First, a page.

What about #63

The history of the alphabetic writing is an interesting topic which takes a lot of research to find the right answers. Most of these sentences have been taken from Wikipedia.

Most or nearly all alphabetic scripts used throughout the world today go back to the Semitic proto-alphabet. Its first origins can be traced back to a Proto-Sinaitic script developed in Ancient Egypt around 1700 BC to represent the language of Semitic-speaking workers in Egypt. Based on letter appearances and names, it is believed to be based on Egyptian hieroglyphs.

This script eventually developed into the Proto-Canaanite alphabet, which in turn was refined into the Phoenician alphabet. These early vowelless alphabets are called abjads, and still exist in scripts such as Arabic, Hebrew and Syriac.

Phoenician was the first major phonemic script. In contrast to two other widely used writing systems at the time, Cuneiform and Egyptian hieroglyphs, it contained only about two dozen distinct letters, making it a script simple enough for common traders to learn.

The Canaanite languages were spoken by the ancient Semitic people of the Canaan and Levant regions, (an area encompassing what are today Israel, Jordan, Sinai, Lebanon, Syria, the Palestinian territories, and also some fringe areas of southern Turkey and the northern Arabian peninsula). The Canaanite languages had ceased to be everyday spoken languages by the 1st millennium AD, but Hebrew remained in continuous use by many Jews since that period into medieval times as a liturgical language, as a literary language, and for commerce, until it was revived as an everyday spoken language in the late 19th and early 20th centuries, and became the main language of the Jews of Palestine and later the State of Israel. Hebrew is the only living Canaanite language today.

The semitic alphabet came to existence mainly through Phoenician and Aramaic, two closely related members of the Semitic family of scripts that were in use during the early first millennium BCE, the Semitic alphabet became the ancestor of multiple writing systems across the Middle East, Europe, northern Africa and South Asia.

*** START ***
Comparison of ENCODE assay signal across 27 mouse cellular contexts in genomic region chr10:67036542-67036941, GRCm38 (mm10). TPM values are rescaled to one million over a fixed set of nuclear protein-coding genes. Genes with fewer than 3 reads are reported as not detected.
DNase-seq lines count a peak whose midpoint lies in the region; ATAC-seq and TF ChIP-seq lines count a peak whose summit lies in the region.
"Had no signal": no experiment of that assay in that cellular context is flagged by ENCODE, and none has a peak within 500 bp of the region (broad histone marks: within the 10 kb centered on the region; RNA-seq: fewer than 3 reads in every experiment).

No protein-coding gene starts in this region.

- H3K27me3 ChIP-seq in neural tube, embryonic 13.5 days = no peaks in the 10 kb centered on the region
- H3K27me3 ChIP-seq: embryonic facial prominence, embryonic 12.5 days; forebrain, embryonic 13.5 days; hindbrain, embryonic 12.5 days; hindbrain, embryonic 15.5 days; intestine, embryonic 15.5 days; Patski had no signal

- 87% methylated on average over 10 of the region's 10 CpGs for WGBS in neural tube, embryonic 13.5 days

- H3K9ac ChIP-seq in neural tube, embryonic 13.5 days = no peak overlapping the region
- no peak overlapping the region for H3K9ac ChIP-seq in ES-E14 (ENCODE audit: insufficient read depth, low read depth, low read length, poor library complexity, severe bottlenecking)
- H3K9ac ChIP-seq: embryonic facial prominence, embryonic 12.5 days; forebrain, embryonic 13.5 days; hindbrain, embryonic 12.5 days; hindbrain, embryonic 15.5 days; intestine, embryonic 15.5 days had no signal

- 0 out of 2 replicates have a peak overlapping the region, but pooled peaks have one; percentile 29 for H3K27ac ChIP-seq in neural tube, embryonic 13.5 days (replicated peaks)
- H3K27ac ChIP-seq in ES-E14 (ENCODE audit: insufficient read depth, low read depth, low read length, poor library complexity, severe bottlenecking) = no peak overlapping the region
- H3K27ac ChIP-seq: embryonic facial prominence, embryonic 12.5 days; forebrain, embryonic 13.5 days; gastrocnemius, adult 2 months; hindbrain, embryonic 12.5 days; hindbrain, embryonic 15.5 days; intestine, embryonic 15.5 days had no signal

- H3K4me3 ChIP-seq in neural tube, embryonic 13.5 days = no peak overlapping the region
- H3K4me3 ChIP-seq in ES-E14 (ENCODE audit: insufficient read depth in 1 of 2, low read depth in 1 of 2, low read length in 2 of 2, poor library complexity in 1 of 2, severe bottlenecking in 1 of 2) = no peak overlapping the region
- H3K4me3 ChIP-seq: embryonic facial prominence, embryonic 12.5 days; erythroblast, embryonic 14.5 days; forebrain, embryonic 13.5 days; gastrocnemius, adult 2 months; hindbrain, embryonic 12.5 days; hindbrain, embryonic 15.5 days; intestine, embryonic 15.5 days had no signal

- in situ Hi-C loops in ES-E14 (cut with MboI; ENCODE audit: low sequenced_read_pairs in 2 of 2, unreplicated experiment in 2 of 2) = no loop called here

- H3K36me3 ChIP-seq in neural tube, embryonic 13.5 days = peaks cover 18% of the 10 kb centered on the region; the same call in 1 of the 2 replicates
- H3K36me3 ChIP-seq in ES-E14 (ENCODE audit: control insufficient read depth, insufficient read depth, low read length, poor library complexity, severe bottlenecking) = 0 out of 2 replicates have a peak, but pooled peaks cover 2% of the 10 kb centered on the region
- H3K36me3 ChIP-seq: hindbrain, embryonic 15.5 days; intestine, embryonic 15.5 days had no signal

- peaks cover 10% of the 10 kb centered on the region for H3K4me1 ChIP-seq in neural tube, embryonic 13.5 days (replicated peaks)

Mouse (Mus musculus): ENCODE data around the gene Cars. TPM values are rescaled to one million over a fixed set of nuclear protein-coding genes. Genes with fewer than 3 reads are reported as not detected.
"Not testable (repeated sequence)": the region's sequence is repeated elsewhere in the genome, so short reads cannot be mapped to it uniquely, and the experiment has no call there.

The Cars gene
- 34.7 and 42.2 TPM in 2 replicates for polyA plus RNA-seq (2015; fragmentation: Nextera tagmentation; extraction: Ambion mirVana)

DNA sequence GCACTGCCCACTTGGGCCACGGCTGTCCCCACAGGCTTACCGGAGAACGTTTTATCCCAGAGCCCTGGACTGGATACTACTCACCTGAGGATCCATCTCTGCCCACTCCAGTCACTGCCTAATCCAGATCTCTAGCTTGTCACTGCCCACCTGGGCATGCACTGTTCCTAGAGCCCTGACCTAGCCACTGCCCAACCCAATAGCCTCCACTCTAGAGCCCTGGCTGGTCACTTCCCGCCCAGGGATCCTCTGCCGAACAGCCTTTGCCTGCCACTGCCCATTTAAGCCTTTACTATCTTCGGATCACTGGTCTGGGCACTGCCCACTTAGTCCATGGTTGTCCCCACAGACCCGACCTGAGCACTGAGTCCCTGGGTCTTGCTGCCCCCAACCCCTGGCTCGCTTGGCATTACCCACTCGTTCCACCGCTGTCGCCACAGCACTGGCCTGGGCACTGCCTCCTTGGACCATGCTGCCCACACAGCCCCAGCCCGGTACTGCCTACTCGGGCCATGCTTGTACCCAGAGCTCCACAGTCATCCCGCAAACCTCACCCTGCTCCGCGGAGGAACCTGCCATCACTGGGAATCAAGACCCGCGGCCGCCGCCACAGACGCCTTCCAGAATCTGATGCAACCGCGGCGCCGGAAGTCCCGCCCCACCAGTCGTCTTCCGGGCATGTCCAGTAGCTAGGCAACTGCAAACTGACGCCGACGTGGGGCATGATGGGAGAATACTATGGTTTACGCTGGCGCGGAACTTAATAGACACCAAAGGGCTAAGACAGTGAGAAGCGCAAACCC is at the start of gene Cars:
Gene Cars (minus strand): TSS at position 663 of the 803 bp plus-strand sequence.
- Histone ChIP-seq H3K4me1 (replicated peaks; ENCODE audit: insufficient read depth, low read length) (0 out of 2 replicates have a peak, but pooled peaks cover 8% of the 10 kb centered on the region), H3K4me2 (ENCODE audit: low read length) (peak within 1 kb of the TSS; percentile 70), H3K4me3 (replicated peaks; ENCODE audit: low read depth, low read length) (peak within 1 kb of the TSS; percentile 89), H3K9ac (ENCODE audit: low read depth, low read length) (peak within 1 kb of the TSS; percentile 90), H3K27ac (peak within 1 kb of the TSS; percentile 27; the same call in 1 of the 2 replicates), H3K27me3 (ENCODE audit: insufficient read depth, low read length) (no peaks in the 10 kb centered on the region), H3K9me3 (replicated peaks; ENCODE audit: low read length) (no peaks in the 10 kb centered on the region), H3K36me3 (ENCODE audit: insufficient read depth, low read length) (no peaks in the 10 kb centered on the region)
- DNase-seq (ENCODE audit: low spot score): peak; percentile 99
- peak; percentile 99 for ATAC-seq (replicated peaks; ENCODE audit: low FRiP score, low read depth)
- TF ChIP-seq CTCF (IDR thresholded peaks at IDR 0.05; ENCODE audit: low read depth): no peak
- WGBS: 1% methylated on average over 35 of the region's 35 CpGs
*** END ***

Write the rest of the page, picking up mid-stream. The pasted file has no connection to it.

On the first side :

The Greek alphabet has been used since the late 9 BC or early 8 BC. It was derived from the earlier Phoenician alphabet, and was the first alphabetic script to have distinct letters for vowels as well as consonants. It is the ancestor of the Latin and Cyrillic scripts.

The Latin script is the most widely used alphabetic writing system in the world. It is a true alphabet which originated in the 7th century BC in Italy and has changed continually over the last 2500 years.

On the Second side :

Historically, there have been two separate Hebrew abjad scripts to write Hebrew:

The original, old Hebrew script, is known as the paleo-Hebrew alphabet. Like the Phoenician alphabet, the Paleo-Hebrew alphabet contains 22 letters, all of which are consonants, and is described as an abjad. It has been largely preserved, in a variant form, in the Samaritan alphabet.

The present “Jewish script” or “square script” to write Hebrew, on the contrary, is a stylized form of the Aramaic alphabet and was known by Jewish sages as the Ashuri alphabet since its origins were alleged to be from Assyria.

Arabic is a Central Semitic language, closely related to Aramaic, Hebrew, Ugaritic and Phoenician. Modern Standard Arabic is a distinct form and more conservative than all of its current spoken varieties and is the only official Arabic language. For decades, non-linguists thought Arabic and Hebrew were nearly the same. Especially Arabic speakers, who pronounce Hebrew as (Ebry) and Arabic as (Araby).

Arabic and Hebrew are very similar. An Arabic speaker, will easily notice the strong similarities between both languages if he listens to a Hebrew conversation. He will also start connecting pronunciation and the sounds to figure out how similar they are.

Another similarity is the shared vocabulary structure. Which dictates how verbs are conjugated.
These are some examples from the two languages to show how they are connected.

English:
Boy , girl,Sun, peace, Day

Hebrew Pronunciation:
Yeled, Bat,shems,Shallom, Yom

Arabic Pronunciation:
Walad, bent,shams, Salam, Yom

This is just an example , there are much more !

It is not awkward that God chose to send the Holy Scriptures to the Semitic people. They have similar languages and way of life.

Book #3 – The Icebound Land

This one is the next to The Burning Bridge. It is a thrilling story which continues the previous one as Will and Evanlyn are kidnapped by Skandians which will take them to the North. They will be kept as hostages or sold into slavery. Together they endure storms at sea, the torments of captivity and the dark Skandian winter in the hope that they will live to see their Araluen home again.
In the meantime Halt and Horace are on a quest to rescue Will. They make a hard journey through Gallica, until they are captured by a cruel warlord who keeps them prisoner in his tower.
It’s pure adventure and thriller, you don’t need to be a child to enjoy this marvelous story. I hope that you’ve had the chance of reading the other two.